The saucers are not balloons. Mr. J. J. C. Kaliszewski, a supervisor of balloon manufacture, says, `The saucers are strange, terrifically fast. They have a peculiar glow. One seemed to have a halo around it, with a dark under-surface. We see no vapor trail.'

Dr. Albert Einstein on 23 July 1952, said, `Those people have seen something. What it is I do not know and I am not curious to know.'

Father Francis J. Connell, C.Sc.R., dean of the Catholic University's School of Sacred Theology said, `It is well for Catholics to know that the principles of their faith are entirely reconcilable with even the most astounding possibilities regarding life on other planets... Theologians have never dared to limit the omnipotence of God to the creation of the world we know.' He added, `If these supposed rational beings should possess the immortality of body once enjoyed by Adam and Eve, it would be foolish for our superjet or rocket pilots to try to shoot them. They would be unkillable.'

Anatol J. Schneider, seismologist, stated on 10 June 1946, in San Francisco, that there was great danger of cracking the Earth's surface with atomic bombing by the danger of climate changes occurring throughout the world. It was the underwater bombing that was to be the most feared.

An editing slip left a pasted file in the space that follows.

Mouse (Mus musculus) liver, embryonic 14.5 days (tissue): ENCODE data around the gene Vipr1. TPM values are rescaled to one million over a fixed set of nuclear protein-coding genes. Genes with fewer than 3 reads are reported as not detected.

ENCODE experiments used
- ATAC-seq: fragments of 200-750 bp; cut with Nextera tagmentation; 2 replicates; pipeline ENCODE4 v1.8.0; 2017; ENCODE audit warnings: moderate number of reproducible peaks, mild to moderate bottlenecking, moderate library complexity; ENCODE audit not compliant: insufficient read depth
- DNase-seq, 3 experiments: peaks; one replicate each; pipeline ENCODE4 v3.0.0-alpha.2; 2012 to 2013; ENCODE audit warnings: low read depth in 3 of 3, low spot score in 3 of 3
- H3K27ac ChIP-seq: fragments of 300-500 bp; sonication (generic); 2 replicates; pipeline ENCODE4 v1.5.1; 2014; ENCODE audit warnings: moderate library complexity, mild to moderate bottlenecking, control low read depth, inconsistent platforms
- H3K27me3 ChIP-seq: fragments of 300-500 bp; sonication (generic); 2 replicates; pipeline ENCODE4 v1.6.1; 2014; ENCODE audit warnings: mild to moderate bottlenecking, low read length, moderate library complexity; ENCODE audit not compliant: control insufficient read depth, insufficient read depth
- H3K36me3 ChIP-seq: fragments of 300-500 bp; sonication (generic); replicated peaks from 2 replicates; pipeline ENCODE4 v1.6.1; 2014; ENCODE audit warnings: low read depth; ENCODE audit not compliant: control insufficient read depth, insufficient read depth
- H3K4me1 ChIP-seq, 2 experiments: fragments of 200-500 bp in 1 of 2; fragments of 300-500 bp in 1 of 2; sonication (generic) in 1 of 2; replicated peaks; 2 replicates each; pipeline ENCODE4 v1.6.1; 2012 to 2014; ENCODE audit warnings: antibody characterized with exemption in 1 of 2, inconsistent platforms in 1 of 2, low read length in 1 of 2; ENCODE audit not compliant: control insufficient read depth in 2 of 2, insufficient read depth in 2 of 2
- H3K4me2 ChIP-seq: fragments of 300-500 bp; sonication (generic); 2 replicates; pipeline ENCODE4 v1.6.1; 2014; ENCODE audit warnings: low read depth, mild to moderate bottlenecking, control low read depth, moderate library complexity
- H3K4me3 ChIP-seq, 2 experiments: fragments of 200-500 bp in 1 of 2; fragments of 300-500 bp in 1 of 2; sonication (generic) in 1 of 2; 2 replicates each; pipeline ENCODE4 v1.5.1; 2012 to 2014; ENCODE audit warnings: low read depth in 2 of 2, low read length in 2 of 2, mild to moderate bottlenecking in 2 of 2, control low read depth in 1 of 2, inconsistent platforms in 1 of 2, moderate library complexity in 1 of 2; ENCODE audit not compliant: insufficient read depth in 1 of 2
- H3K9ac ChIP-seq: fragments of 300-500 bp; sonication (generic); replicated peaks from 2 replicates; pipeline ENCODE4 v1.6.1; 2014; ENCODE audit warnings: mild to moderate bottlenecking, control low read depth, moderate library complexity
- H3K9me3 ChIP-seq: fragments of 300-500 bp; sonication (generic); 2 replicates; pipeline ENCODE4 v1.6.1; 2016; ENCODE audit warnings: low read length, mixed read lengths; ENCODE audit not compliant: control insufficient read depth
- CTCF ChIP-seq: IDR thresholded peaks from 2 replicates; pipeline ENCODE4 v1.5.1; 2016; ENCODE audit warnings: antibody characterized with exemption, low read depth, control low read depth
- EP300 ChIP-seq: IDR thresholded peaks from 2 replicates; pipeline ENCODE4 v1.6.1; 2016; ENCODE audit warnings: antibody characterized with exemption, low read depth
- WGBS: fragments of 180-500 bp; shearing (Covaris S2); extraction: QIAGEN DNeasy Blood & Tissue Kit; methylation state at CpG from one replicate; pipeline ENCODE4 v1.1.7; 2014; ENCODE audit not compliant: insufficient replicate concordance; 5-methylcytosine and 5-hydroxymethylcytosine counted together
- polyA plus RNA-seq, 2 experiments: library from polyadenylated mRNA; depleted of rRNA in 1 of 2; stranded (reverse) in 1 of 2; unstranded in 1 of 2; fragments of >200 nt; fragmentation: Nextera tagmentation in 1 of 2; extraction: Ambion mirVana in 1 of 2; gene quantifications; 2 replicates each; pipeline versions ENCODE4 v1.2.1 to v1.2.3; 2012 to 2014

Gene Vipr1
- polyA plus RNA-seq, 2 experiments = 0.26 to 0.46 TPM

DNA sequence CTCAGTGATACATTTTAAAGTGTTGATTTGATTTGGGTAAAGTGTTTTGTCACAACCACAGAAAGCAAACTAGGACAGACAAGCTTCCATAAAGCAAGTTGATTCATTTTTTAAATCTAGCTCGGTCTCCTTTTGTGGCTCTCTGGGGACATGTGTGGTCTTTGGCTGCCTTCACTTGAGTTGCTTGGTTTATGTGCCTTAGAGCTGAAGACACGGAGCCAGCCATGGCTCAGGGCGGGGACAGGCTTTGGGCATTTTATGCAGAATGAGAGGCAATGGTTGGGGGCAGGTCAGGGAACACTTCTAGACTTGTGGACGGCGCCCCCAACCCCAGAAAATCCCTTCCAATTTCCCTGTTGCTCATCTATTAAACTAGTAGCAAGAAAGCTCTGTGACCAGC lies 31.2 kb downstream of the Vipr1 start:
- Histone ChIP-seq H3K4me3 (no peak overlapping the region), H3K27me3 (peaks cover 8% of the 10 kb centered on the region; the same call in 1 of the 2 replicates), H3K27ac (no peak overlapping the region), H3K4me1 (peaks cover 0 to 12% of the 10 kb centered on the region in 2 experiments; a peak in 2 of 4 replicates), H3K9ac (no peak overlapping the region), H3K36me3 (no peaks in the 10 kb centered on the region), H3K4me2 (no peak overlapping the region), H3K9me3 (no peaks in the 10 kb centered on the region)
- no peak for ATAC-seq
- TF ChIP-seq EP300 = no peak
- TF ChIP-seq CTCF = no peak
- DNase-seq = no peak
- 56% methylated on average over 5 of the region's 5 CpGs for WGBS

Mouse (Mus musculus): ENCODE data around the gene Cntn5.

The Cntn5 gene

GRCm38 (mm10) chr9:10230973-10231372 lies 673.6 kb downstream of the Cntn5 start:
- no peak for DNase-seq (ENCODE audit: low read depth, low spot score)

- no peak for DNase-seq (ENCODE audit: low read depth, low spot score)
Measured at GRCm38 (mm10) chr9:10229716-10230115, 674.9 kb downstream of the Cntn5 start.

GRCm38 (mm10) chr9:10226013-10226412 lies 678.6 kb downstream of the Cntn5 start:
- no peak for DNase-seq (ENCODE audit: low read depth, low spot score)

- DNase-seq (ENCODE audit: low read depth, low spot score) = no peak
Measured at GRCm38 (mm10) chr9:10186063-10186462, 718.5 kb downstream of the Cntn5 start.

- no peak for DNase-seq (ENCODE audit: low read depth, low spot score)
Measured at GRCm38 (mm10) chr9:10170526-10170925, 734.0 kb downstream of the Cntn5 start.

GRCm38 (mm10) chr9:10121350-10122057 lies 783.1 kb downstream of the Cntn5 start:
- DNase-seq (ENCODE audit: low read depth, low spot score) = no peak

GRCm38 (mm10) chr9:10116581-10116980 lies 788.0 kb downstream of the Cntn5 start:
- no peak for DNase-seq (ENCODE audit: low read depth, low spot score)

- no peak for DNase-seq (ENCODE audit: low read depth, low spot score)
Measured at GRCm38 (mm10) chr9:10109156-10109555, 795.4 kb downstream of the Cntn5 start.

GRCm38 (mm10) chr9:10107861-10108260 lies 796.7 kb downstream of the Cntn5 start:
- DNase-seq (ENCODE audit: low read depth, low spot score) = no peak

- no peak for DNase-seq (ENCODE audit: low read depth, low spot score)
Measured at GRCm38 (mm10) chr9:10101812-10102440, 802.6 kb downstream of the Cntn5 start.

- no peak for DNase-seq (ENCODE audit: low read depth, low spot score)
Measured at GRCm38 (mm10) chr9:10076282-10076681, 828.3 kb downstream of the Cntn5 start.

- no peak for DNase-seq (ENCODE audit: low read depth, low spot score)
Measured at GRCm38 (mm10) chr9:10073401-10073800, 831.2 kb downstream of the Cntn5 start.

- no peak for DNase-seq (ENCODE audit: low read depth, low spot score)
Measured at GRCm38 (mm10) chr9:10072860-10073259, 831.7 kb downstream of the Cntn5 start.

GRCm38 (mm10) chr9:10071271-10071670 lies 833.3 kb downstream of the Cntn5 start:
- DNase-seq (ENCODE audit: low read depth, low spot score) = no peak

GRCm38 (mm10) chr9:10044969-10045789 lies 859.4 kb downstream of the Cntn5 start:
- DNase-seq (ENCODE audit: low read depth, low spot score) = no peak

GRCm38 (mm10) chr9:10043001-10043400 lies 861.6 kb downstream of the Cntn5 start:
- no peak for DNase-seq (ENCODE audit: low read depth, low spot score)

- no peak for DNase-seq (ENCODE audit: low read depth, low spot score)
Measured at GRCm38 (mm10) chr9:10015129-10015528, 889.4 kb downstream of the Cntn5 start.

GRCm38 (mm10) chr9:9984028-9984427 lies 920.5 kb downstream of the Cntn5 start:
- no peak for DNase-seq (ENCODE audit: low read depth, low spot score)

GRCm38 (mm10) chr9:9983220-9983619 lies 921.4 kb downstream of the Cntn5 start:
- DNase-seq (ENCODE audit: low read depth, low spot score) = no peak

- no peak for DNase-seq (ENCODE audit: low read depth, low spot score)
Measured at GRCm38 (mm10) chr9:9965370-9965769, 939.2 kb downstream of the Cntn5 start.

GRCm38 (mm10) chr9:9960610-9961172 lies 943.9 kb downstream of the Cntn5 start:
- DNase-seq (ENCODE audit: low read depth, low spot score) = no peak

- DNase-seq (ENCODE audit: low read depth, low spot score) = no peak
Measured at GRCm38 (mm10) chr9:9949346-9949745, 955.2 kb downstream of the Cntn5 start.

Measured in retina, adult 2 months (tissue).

The hands of the clock on the cover of the Bulletin of the Atomic Scientists now stand at three minutes to midnight. When the Bulletin began, the cover pictured a clock with the hands at eight minutes to midnight. The hands are moving up! The hands reflect the feeling of many scientists that since 1945 the world has moved closer to the catastrophe of atomic warfare--that it has become increasingly urgent that we find a solution to the problem of the peaceful utilization of the work of science for the benefit of all mankind.

The world is now close to the Midnight Hour!